China Shenyang smog May 2013
A statue of China's late Chairman Mao Zedong is seen in front of buildings on a hazy day in Shenyang, Liaoning province, May 7, 2013. Reuters

China’s pollution issues stemming from the nation’s breakneck development have been well-documented in the media. Now, a new study claims the country’s rampant pollution has enormous impact on the health --and mortality -- of people living in China, particularly those in the north.

Research by the Proceedings of the National Academy of Sciences said that life expectancy is 5.5 years lower for those in northern China than those living in the south because of heavy air pollution. The research, which utilizes more than 20 years of data and was headed by four economists -- two in China, one in the U.S. and another in Israel -- used air-quality readings from 90 different Chinese cities between 1981 and 2000, cross-referenced with the mortality data of 145 locations all across the country from 1991 to 2000. The study specifically divided causes of death into two categories, either non-cardiorespiratory or cardiorespiratory, the latter consisting of respiratory illnesses and lung cancer (both are strongly correlated with air quality).

The significant difference between the northern and southern cities (delineated physically by the Huai River) is a result of Mao-era economic policies that subsidized free coal-burning heating systems in cities located above the river. Those located below the river were essentially denied the luxury. This inadvertently created a control group of people who were exposed to “normal” air pollution levels, and those exposed to more, allowing researchers to determine effects of coal-burning on human health. It turns out, that this laid the groundwork of toxic pollution in northern China.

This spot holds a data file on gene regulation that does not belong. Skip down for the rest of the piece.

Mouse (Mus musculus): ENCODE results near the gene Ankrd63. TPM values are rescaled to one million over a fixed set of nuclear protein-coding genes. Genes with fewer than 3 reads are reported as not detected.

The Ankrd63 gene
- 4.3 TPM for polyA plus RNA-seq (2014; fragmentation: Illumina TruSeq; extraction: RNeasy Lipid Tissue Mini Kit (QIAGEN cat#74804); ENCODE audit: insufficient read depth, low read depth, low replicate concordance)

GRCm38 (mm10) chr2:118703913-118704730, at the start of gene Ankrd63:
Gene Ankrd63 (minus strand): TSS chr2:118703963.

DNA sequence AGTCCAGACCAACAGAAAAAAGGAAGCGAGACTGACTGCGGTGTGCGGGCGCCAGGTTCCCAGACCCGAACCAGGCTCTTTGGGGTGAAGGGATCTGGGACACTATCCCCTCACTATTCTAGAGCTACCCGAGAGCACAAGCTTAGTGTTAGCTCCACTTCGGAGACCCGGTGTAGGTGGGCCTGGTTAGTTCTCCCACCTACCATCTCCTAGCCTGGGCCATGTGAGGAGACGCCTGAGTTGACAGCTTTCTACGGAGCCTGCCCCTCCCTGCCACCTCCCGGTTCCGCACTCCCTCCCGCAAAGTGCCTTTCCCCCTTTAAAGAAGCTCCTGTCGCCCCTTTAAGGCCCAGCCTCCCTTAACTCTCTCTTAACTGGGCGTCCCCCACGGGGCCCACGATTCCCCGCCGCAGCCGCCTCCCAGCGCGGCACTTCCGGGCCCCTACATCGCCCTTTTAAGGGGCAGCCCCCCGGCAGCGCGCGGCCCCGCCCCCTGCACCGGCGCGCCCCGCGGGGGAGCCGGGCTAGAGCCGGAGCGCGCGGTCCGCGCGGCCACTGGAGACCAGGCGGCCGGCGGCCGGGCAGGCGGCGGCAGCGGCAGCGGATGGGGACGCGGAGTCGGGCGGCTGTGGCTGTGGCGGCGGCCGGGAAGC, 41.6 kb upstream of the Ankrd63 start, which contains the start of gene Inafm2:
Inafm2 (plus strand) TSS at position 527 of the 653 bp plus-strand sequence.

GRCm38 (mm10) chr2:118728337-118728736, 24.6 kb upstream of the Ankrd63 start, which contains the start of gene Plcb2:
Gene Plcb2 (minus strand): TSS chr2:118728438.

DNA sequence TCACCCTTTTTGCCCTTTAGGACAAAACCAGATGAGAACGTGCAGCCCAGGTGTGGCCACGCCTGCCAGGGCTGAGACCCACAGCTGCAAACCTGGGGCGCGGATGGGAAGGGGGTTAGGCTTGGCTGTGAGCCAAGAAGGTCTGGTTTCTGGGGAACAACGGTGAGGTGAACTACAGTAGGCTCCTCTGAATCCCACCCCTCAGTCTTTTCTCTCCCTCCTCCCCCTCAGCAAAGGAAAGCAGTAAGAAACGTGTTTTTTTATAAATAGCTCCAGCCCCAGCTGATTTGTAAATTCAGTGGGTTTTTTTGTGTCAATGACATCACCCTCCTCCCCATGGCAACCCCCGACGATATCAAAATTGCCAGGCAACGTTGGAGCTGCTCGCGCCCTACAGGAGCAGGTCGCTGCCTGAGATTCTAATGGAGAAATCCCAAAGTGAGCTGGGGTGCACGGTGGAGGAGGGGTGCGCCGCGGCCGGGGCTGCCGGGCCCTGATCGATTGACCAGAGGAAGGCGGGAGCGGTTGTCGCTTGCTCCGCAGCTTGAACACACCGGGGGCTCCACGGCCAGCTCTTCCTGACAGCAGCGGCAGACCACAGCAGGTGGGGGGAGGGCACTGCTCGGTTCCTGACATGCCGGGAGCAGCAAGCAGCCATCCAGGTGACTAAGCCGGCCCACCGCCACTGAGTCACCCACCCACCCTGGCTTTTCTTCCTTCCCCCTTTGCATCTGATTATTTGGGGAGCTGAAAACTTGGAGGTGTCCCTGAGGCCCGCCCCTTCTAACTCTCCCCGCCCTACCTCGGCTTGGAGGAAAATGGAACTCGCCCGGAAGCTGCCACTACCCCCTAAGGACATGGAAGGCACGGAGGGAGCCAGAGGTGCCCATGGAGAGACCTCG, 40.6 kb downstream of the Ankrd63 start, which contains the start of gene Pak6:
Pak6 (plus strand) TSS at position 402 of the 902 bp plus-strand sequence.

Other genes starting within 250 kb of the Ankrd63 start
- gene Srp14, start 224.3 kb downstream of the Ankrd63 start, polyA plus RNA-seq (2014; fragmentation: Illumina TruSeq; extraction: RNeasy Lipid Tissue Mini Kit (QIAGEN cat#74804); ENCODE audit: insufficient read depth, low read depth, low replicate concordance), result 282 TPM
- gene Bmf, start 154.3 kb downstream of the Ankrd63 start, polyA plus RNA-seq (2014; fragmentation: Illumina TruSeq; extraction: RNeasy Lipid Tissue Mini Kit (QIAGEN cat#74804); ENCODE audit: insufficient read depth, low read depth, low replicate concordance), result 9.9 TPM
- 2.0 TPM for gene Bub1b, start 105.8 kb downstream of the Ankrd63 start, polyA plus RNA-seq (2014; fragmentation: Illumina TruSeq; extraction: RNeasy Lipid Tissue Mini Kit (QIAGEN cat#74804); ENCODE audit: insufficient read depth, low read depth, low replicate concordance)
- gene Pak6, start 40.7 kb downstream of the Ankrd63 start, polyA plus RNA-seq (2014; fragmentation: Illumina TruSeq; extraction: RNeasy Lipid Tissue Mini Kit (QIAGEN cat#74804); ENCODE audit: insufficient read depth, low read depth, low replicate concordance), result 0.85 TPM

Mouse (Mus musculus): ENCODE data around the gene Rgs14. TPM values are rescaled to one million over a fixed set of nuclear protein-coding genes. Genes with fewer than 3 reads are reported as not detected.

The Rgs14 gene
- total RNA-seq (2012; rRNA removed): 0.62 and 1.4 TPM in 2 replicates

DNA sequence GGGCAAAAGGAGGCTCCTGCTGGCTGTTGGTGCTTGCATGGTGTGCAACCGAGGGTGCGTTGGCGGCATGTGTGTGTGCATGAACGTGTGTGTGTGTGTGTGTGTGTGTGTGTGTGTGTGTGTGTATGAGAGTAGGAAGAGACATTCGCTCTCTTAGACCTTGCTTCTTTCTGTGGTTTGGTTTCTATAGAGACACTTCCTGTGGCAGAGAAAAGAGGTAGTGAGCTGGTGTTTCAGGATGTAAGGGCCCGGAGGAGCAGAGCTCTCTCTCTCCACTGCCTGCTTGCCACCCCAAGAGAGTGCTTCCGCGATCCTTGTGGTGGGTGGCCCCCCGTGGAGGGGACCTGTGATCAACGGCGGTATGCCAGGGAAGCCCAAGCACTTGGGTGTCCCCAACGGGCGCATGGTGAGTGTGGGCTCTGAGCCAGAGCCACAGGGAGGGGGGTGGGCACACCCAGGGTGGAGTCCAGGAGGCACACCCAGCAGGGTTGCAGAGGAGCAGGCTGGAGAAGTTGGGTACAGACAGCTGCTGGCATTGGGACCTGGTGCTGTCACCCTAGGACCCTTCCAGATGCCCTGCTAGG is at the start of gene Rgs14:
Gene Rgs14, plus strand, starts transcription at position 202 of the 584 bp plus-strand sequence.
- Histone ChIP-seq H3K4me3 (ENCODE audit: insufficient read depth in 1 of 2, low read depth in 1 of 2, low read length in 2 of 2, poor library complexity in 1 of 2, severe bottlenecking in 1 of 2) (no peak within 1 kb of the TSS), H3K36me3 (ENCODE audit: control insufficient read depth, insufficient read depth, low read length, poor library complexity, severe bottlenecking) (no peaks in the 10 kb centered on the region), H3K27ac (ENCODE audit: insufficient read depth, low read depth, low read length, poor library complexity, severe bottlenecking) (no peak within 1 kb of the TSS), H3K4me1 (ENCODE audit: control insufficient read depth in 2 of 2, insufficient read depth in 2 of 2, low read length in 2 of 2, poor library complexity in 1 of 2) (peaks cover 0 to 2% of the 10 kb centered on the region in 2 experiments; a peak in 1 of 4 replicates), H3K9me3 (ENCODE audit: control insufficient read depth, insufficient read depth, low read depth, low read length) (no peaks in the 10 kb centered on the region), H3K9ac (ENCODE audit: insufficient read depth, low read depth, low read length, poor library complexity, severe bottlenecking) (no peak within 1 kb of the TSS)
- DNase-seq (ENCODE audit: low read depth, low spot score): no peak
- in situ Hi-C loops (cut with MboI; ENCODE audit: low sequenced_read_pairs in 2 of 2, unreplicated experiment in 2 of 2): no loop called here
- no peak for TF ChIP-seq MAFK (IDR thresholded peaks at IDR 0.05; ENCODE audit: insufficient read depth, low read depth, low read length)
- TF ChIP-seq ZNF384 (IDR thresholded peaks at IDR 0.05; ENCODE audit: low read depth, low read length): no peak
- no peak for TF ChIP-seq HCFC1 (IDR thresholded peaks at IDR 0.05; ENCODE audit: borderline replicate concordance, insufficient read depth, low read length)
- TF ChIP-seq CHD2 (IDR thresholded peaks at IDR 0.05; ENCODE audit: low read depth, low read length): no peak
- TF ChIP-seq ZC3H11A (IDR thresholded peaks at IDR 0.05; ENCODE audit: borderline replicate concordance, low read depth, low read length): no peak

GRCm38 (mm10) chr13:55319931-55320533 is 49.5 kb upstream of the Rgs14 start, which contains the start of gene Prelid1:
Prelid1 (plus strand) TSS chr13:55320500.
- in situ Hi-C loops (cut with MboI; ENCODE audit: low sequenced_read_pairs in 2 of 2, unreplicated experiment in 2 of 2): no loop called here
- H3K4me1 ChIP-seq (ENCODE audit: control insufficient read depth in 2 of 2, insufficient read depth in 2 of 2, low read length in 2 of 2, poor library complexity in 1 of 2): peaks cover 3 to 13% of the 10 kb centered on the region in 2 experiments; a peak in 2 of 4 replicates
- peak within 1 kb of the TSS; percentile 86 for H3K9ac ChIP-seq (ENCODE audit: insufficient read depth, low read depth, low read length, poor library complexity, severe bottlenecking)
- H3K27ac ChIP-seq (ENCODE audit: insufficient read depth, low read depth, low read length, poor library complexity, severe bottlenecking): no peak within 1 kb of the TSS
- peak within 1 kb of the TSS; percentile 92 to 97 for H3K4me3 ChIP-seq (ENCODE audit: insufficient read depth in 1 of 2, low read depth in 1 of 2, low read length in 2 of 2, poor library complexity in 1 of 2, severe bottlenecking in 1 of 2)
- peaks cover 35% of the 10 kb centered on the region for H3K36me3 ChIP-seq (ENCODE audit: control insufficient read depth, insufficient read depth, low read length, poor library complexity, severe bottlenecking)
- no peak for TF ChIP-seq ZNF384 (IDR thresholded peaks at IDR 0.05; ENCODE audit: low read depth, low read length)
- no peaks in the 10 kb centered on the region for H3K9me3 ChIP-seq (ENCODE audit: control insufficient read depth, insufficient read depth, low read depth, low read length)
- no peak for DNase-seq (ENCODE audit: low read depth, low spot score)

Based on the data, researchers have estimated that the 500 million residents living north of the Huai River in the 1990s have collectively lost 2.5 billion years from their lives.

“It’s a huge loss. Air pollution in China is really damaging people’s health much more seriously than the findings in previous literature [would suggest],” Yuyu Chen, of Peking University, told the Los Angeles Times. “After this study, there should be no argument over whether we should take the air pollution issue seriously. … We need a comprehensive clean air act in China.”

News and media reports have gone back and forth trying to determine the actual effects of air quality on the Chinese population. The people behind the study hope that this new information will help provide a more definitive correlation between the two.

“We will never, thank goodness, have a randomized, controlled trial, where we expose some people to more pollution and other people to less pollution over the course of their lifetimes,” Michael Greenstone, one of the study’s authors with MIT, said in the LA Times.

In the past, studies have disputed other air pollution claims in China. For example, a common myth heard by Beijing residents is that living in the northern city is equivalent to smoking a pack of cigarettes a day because of the high pollution levels there. Dr. Richard Saint Cyr, a family medicine physician at Beijing United Family Hospital and Clinics, debunked the urban pollution myth, contending it's more like smoking one-sixth of a cigarette every day.